Preeclampsia is associated with chronic inflammation and an imbalance among T-helper cell subtypes with an increase in T-helper 17 (TH17) cells. The objective of this study was to determine a role for TH17s, from the reduced uterine perfusion pressure (RUPP) rat model of preeclampsia, in the etiology of hypertension and chronic inflammation during pregnancy. CD4+/CD25− T cells were isolated from rat spleens, cultured in TH17 media, and were verified as TH17s via flow cytometry. On day 12 of gestation, 1×106 TH17 cells from RUPP rats were adoptively transferred into NP rats, carotid catheters were inserted on day 18, and on day 19, mean arterial pressure (MAP) was recorded, serum and plasma were collected, and oxidative stress and production of agonistic autoantibodies to the ANG II type I receptor (AT1-AA) were analyzed. MAP increased from 100.3 ± 1.7 mmHg in normal pregnant (NP; n = 17) to 124.8 ± 2.1 mmHg in RUPP (n = 22; P < 0.0001) and to 110.8 ± 2.8 mmHg in NP+RUPP TH17 (n = 11). Pup weights in NP+RUPP TH17s were decreased to 1.92 ± 0.09 g from 2.39 ± 0.14 in NP rats (P < 0.01). AT1-AA significantly increased from 0.1 ± 0.2 beats/min in NP to 15.6 ± 0.7 beats/min in NP+RUPP TH17s. IL-6 was 22.3 ± 5.7 pg/ml in NP and increased to 60.45 ± 13.8 pg/ml in RUPP (P < 0.05) and 75.9 ± 6.8 pg/ml in NP+RUPP TH17 rats (P < 0.01). Placental and renal oxidative stress were 238 ± 27.5 and 411 ± 129.9 relative light units·min−1·mg−1 in NP and 339 ± 104.6 and 833 ± 331.1 relative light units·min−1·mg−1 in NP+RUPP TH17, respectively. In conclusion, RUPP TH17 cells induced intrauterine growth restriction and increased blood pressure, AT1-AA, IL-6, and tissue oxidative stress when transferred to NP rats, indicating a role for autoimmune associated TH17 cells, to cause much of the pathophysiology associated with preeclampsia.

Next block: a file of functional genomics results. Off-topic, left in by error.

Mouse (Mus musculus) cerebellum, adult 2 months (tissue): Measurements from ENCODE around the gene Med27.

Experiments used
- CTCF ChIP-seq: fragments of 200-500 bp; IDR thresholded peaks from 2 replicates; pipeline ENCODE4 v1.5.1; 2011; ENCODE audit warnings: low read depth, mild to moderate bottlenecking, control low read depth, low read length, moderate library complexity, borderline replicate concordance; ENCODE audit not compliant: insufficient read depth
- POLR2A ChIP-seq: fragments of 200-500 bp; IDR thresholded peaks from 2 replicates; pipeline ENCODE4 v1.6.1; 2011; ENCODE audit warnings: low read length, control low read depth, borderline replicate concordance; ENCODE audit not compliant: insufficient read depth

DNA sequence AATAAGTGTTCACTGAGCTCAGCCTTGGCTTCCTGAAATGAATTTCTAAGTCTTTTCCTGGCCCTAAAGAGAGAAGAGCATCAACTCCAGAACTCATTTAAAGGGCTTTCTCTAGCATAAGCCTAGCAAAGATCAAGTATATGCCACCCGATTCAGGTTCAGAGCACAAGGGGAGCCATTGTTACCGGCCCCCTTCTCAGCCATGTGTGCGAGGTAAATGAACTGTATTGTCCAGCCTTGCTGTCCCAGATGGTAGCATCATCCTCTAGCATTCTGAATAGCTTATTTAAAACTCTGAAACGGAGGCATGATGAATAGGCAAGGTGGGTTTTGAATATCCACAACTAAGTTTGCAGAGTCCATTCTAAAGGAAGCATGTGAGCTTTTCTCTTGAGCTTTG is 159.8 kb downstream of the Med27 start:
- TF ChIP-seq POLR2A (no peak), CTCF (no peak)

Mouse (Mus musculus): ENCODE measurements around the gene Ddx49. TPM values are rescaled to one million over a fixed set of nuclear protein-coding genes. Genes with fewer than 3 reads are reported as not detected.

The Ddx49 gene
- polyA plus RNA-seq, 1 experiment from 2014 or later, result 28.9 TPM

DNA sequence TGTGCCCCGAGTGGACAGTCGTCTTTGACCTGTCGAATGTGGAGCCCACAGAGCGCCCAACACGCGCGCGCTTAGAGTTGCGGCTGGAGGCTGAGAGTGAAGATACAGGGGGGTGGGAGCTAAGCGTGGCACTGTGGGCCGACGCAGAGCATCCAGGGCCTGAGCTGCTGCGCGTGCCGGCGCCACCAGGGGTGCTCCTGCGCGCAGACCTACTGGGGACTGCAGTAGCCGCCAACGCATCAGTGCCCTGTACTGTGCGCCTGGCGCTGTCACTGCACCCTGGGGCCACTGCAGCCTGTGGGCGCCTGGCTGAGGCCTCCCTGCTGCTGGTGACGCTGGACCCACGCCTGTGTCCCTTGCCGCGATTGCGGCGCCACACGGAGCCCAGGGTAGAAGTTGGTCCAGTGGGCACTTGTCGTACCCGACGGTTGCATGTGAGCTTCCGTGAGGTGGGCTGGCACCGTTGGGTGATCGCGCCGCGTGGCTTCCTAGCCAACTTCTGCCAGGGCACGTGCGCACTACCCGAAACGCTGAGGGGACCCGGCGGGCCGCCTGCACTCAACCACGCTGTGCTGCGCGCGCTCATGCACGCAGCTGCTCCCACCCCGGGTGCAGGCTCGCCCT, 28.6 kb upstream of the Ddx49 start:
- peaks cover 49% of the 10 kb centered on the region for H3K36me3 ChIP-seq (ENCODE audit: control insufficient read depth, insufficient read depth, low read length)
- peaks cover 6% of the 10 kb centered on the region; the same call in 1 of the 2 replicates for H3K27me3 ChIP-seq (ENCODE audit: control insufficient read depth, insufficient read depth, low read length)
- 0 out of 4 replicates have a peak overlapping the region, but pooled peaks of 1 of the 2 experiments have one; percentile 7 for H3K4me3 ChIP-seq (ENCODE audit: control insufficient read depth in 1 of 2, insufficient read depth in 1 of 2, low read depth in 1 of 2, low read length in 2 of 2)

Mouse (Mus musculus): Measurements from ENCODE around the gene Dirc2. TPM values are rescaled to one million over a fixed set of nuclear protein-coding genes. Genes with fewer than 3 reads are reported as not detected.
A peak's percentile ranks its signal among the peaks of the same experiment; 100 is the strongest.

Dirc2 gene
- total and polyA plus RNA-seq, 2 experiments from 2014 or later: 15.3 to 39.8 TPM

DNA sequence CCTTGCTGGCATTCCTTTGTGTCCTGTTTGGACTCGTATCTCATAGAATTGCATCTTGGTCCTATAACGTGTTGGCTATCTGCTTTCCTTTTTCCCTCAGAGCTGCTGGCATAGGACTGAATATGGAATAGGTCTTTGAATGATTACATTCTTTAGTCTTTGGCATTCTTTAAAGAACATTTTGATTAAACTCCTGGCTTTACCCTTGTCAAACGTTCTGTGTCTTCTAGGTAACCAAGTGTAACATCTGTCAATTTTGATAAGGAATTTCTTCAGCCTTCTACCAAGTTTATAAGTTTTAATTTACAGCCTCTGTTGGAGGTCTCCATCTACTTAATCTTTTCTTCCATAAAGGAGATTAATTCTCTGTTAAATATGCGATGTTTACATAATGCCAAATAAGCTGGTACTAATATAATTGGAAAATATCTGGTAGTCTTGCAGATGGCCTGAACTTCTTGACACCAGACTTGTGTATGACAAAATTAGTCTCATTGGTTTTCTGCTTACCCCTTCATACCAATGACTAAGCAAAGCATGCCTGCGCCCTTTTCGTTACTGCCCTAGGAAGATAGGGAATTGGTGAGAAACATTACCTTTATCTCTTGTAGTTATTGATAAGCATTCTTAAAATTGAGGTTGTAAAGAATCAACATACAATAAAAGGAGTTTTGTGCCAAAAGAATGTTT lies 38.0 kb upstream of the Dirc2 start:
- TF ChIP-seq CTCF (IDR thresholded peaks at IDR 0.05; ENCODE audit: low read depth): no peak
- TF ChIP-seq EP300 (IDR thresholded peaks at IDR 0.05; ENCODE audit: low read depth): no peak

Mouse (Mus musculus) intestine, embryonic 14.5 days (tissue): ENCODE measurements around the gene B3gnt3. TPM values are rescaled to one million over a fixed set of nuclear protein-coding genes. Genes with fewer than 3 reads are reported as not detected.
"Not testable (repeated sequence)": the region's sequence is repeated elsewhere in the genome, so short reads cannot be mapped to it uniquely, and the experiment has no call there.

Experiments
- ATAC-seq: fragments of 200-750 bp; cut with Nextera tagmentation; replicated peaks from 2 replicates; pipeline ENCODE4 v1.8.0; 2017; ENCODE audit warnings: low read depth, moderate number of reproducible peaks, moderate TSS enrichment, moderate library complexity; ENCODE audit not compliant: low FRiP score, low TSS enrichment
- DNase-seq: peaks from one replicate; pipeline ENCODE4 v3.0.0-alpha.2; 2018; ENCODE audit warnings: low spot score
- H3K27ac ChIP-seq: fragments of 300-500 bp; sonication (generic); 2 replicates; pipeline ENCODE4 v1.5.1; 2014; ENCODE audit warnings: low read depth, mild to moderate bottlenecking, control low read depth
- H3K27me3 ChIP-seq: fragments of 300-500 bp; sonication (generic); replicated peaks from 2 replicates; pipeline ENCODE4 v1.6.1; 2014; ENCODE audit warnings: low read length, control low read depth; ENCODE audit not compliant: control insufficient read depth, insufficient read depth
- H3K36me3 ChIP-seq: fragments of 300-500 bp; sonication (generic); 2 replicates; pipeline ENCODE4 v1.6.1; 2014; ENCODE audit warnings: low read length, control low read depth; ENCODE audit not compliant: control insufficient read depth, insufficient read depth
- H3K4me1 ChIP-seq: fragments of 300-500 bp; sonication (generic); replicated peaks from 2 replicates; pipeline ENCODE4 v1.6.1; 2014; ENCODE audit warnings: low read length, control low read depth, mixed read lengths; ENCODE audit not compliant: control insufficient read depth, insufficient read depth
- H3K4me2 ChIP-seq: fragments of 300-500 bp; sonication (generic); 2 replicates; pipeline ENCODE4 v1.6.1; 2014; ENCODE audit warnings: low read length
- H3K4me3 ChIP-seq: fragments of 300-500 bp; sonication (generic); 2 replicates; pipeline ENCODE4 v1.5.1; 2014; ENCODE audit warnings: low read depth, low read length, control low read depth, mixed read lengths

- T-helper 17
- oxidative stress
- intrauterine growth restriction
- Copyright © 2016 the American Physiological Society
Please sign in below with your personal user name and password.